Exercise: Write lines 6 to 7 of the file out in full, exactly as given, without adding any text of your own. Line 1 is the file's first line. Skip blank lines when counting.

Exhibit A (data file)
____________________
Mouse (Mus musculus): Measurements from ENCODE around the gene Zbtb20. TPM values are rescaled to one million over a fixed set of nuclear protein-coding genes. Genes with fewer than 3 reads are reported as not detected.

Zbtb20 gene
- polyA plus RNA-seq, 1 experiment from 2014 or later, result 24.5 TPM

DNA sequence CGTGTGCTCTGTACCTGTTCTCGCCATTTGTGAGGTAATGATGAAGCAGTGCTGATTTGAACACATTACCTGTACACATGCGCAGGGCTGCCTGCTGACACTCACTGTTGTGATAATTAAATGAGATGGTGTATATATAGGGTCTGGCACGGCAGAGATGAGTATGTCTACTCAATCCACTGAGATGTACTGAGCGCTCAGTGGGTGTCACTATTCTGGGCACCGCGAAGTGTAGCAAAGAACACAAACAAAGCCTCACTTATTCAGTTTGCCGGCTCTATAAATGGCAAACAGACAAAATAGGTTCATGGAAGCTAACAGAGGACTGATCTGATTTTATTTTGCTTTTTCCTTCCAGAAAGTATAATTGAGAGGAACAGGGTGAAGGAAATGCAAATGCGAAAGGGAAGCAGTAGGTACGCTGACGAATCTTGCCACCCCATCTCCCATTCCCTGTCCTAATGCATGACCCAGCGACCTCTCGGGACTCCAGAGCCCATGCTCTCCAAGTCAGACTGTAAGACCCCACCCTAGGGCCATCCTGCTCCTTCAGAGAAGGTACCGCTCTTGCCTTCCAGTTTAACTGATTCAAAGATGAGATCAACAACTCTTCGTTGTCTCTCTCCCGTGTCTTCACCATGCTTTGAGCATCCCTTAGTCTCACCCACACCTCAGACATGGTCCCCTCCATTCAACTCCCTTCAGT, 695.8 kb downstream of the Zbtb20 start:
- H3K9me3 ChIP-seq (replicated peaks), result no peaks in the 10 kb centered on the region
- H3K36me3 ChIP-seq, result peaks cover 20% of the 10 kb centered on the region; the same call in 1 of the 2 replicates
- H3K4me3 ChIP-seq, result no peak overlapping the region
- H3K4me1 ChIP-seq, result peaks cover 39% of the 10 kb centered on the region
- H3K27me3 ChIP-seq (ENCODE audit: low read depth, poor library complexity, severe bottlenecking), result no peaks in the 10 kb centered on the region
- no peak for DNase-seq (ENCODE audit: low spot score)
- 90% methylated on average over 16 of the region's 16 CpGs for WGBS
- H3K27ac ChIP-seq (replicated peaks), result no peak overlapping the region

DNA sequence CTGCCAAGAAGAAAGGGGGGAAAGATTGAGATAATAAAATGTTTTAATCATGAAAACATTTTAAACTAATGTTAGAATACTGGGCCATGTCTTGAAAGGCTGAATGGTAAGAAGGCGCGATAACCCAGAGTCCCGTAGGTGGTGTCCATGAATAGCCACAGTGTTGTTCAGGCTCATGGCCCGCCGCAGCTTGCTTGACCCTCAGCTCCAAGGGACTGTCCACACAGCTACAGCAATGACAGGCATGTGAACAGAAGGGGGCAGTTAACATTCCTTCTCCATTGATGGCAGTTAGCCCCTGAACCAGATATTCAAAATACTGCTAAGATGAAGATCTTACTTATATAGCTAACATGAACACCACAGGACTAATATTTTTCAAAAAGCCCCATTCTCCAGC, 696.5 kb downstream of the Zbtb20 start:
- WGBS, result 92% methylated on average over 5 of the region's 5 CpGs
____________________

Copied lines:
- H3K36me3 ChIP-seq, result peaks cover 20% of the 10 kb centered on the region; the same call in 1 of the 2 replicates
- H3K4me3 ChIP-seq, result no peak overlapping the region